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China's Expensive Super Particle Collider Jeopardized By Criticism (scmp.com) 141

China's plan to build a particle collider that's four times the size of the Large Hadron Collider in Europe "may be in jeopardy" after criticisms of its cost went viral. Long-time Slashdot reader hackingbear quotes the South China Morning Post: On Sunday, Dr Yang Chen-ning, co-winner of the Nobel Prize in physics in 1957...released an article on WeChat opposing the construction of the collider. He said the project would become an investment "black hole" with little scientific value or benefit to society, sucking resources away from other research sectors such as life sciences and quantum physics... Yang's article hit nearly all social media platforms and internet news portals, drawing tens of thousands of positive comments over the last couple of days...

Yang's main argument was that China would not succeed where the United States had failed. A similar project had been proposed in the U.S. but was eventually cancelled in 2012 as the construction far exceeded the initial budget... Yang said existing facilities including the Large Hadron Collider contributed little to the increase of human knowledge and was irrelevant to most people's daily lives. But Dr Wang Yifang, lead scientist of the project with the Chinese Academy of Sciences' Institute of High Energy Physics, argued research in high energy physics lead to the world wide web, mobile phone touch screens and magnetic resonance imaging in hospitals, among other technological breakthroughs.

The collider is expected to cost $21 billion, and won't be completed until 2050.
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China's Expensive Super Particle Collider Jeopardized By Criticism

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  • Weaponization? (Score:3, Interesting)

    by LesFerg ( 452838 ) on Saturday September 10, 2016 @06:46PM (#52863913) Homepage

    Just wait til somebody works out how to fire a coherent beam of Higgs bosons.
    The Higgs MASER will take out anything, once you pump a little extra mass at a concentrated spot.

    This could, of course, be science fiction.

    • The Higgs MASER will take out anything

      Unless Han-Yung So Lee shoots first.

      THAT, my boy, is science fiction.

  • by Anonymous Coward

    Pure science is great, I think most geeks would agree, for a large number of reasons including eventual practical applications resulting from pure research.

    Nevertheless, practicality is also important. A scientist can't objectively weigh the value of their own work to society as a while and neither can a politician. But, some kind of accounting clearly needs to take place.

    Cost-benefit is an essential part of maximizing productive results in *any* endeavor in *any* industry, except perhaps, producing worthle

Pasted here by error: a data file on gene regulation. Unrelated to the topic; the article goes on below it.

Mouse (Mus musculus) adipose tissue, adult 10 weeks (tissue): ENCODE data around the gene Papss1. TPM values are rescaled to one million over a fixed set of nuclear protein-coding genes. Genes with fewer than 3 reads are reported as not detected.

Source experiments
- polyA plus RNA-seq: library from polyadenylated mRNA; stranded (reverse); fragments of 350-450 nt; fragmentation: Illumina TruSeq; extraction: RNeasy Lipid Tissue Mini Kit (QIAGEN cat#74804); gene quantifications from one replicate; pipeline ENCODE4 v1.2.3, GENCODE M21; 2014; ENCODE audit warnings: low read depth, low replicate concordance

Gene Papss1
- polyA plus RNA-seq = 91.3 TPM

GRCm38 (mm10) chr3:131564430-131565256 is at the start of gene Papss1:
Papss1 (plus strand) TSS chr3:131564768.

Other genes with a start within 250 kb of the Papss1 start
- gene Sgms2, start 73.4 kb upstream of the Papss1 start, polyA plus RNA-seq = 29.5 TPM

• Re:Cost benefit (Score:5, Interesting)

      by hey! ( 33014 ) on Saturday September 10, 2016 @06:56PM (#52863947) Homepage Journal

      I have a sneaking suspicion that there's simply no way to value any particular pure science project in any kind of precise terms. In aggregate pure science of course is a big part of our civilization's success.

      • Re: Cost benefit (Score:5, Insightful)

        by Anonymous Coward on Saturday September 10, 2016 @07:15PM (#52864003)

        Similarly, I think it's almost impossible to justify any 10 billion dollar project in precise terms. Combine such a large cost investment with one pure science project/facility, and I think it's pretty fair to have some pointed questions and concerns before writing the check.

        One particular question: what other science projects with tangible results may be underfunded or non-existant as a result of this one project?

        • by Anonymous Coward

          Wow. The cost/benefit on religion is atrocious. No returns at all. Best scrap it.

        • by Rei ( 128717 )

          It's important to not simply look at the total cost figure vs. the likely final results when comparing projects, but also what technologies you'll be developing to achieve said results - because, apart from things like pouring concrete and such, that's where the money goes. For example, there's a lot of people here who hate ITER and see it as a waste of money. But regardless of whether or not tokamak fusion eventually becomes economically viable, the work on superconducting magnets that's been spawned bec

          • by khallow ( 566160 )

            But regardless of whether or not tokamak fusion eventually becomes economically viable, the work on superconducting magnets that's been spawned because of ITER is going to be of immense value.

            Unless, it's not, of course. That's the problem with unfounded assertions.

            And couldn't we have done the work you think is immensely valuable for a lot less than $14+ billion (ITER's cost in current US dollars)? Opportunity cost is the first sacrifice on the altar of Big Science boondoggles.

            • by Rei ( 128717 )

              Unless, it's not, of course.

              Except, of course, I just spelled out the reasons why it is. It's like someone saying "hey, they invented a cheap 300mpg car as a side effect of this project, that's going to be immensely valuable" and you responded "Unless, it's not, of course".

              Higher magnetic field strengths, at higher temperatures, out of materials that should be well cheaper in mass production, is not some little "maybe, maybe not" sort of thing. For anything that uses powerful magnets (and that's a lot of

              • by khallow ( 566160 )

                Except, of course, I just spelled out the reasons why it is. It's like someone saying "hey, they invented a cheap 300mpg car as a side effect of this project, that's going to be immensely valuable" and you responded "Unless, it's not, of course".